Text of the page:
China’s top national health officials on Sunday chastised local authorities for pushing too hard with mandatory vaccination orders and “compulsory for all” methods, which a spokesperson for the National Health Commission (NHC) deemed “inappropriate.”
China’s state-run Global Times insisted the vaccination effort is going smoothly, aside from a few isolated cases of local officials displaying a “lack of organization and management,” which foreign media are blowing out of proportion to make China look bad:
In the latest case, officials from the township of Wancheng in South China’s Hainan Province revoked a controversial COVID-19 vaccine inoculation notice which claimed that people who are not vaccinated would be banned from public transport and entering public venues such as restaurants and supermarkets. “We sincerely apologize for the improper way that we mobilized vaccination,” reads a statement released by the local government.
However, some foreign media reports exaggerated these rare cases and attempted to smear China’s incentives to promote vaccination by interpreting it as “a campaign prompting a backlash among residents,” and that some are “being forced” to receive vaccinations.
Interviews with people who did not get vaccinated conducted by the Global Times showed they did not get a shot either because they are not eligible due to age or health criteria, or they believe the virus is far away from them and there is no need to be vaccinated as China is safe enough.
The Global Times also dismissed foreign media reports that many Chinese citizens are “unwilling to get a shot because they do not trust the safety and efficacy of Chinese vaccines,” trashing overseas studies that questioned the effectiveness of products like the vaccine produced by Sinovac Biotech.
The Chinese central government has been fretting over its low vaccination rate, which is partly due to citizens feeling no great urgency to get vaccinated for a disease that was supposedly eliminated from China half a year ago, and partly a result of lingering apprehension over scandals in the Chinese pharmaceutical industry.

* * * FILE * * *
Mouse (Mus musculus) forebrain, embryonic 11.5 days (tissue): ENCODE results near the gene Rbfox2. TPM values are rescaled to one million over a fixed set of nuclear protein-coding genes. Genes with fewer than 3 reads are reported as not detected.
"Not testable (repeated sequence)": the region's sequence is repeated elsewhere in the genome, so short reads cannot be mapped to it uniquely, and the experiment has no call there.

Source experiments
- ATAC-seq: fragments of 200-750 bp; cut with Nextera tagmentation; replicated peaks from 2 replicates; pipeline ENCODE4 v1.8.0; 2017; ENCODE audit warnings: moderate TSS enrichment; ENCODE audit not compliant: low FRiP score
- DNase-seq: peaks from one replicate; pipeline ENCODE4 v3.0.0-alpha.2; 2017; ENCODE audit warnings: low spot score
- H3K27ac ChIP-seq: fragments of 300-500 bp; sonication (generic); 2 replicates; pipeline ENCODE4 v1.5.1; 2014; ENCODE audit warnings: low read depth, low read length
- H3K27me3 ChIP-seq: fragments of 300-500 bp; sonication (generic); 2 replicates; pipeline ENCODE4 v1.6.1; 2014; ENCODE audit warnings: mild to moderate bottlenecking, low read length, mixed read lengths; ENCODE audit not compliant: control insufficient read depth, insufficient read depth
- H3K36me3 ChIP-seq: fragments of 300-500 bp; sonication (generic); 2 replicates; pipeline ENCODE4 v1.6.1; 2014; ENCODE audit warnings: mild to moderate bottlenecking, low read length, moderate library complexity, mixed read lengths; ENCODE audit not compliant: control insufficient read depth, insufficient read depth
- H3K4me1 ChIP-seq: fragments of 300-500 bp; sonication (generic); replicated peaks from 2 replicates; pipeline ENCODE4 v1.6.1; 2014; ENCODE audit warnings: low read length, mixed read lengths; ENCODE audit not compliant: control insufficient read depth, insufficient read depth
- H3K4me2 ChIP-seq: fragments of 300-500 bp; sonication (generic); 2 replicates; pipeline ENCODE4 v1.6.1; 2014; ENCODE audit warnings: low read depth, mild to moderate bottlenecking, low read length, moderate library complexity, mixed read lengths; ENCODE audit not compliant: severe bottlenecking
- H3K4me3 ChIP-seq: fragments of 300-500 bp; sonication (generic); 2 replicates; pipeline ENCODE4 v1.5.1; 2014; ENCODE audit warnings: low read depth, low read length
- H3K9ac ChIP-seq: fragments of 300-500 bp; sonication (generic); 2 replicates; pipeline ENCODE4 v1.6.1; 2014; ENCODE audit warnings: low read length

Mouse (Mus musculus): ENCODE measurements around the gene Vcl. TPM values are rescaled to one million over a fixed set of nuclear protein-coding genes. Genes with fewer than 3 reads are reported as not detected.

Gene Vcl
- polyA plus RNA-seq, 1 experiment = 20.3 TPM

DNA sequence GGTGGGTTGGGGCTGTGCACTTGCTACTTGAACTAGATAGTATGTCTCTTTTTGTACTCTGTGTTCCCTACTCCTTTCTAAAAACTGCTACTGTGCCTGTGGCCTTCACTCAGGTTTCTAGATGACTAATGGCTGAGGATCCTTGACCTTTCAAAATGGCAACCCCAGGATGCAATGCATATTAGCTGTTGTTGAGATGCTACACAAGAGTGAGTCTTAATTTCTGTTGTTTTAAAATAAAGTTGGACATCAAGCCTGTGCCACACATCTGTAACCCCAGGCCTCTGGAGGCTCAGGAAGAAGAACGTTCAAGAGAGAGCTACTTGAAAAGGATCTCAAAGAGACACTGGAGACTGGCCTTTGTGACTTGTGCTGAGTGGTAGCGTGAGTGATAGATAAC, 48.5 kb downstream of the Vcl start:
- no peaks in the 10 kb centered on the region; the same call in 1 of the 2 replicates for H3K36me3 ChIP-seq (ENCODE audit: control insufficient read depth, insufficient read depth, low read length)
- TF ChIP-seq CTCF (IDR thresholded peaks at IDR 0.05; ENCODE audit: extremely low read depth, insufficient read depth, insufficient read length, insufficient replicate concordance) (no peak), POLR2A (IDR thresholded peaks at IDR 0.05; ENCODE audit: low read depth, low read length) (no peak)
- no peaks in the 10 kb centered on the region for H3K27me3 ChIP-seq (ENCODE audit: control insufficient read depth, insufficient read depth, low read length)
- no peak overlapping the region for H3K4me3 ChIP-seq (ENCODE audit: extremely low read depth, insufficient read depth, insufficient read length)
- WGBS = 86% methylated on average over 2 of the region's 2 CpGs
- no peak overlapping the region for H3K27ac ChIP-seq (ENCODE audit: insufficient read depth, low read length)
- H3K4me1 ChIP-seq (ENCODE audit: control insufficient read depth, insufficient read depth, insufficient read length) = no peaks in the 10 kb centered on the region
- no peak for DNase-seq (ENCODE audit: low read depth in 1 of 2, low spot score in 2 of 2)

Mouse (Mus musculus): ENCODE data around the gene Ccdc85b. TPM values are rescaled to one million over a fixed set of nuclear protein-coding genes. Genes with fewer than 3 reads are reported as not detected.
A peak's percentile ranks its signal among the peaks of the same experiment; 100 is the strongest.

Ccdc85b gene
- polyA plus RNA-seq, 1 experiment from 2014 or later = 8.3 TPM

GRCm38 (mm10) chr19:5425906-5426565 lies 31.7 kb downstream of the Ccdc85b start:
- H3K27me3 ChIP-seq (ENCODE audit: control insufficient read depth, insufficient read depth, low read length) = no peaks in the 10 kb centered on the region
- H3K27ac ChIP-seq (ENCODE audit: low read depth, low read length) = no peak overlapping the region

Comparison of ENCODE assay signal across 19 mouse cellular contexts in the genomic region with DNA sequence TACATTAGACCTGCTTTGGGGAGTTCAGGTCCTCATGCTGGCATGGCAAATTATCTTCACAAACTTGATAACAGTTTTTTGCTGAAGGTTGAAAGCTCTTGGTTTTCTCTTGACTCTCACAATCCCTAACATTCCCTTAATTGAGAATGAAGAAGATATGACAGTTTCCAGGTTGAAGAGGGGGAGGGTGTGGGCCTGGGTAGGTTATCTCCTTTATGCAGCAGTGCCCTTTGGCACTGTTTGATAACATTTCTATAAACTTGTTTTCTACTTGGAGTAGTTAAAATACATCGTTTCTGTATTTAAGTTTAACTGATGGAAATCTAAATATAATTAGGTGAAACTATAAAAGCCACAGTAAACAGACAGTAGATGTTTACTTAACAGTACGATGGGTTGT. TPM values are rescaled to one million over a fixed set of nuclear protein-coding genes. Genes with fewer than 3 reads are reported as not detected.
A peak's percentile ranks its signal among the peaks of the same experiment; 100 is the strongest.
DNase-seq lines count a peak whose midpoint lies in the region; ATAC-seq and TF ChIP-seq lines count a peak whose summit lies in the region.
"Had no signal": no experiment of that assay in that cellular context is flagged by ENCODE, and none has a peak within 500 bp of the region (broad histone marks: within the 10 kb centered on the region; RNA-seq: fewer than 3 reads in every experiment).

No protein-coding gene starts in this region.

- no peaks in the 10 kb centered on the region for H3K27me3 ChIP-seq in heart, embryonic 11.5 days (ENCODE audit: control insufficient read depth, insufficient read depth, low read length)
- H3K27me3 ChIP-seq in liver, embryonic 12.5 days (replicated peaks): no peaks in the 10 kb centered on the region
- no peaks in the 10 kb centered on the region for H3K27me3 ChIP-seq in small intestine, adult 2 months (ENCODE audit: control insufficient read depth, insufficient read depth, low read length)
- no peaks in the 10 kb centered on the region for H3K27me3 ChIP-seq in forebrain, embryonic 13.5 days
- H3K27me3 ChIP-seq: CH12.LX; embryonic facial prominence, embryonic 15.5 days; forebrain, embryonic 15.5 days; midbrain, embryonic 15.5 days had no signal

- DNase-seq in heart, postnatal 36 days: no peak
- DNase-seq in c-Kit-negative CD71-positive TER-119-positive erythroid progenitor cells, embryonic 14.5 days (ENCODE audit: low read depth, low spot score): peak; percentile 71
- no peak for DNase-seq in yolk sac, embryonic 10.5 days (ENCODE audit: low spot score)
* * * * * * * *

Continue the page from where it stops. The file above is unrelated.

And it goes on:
At the moment, citizens undecided about vaccination are getting very mixed signals from top officials on if the Chinese vaccines are safe and effective. Deutsche Welle on Tuesday quoted Chinese citizens, including medical workers, who said they are not even told which vaccine they will receive if they agree to get inoculated.
Deutsche Welle noted the Chinese public also seems to be increasingly aware that other countries, such as Chile, are experiencing massive coronavirus waves after buying vaccines from China, calling the effectiveness of those medicines into question. This would explain why state media like the Global Times is so heatedly denouncing foreign news reports.
China’s vaccination drive became distinctly coercive last month, as local officials ran out of carrots to encourage vaccine participation and began turning to sticks. This apparently made the public trust their government even less, which prompted officials to use even more threats and punishment – a spiraling situation that has become uncomfortable enough for top Communist Party officials to chastise their subordinates for doing exactly what they thought the Politburo wanted.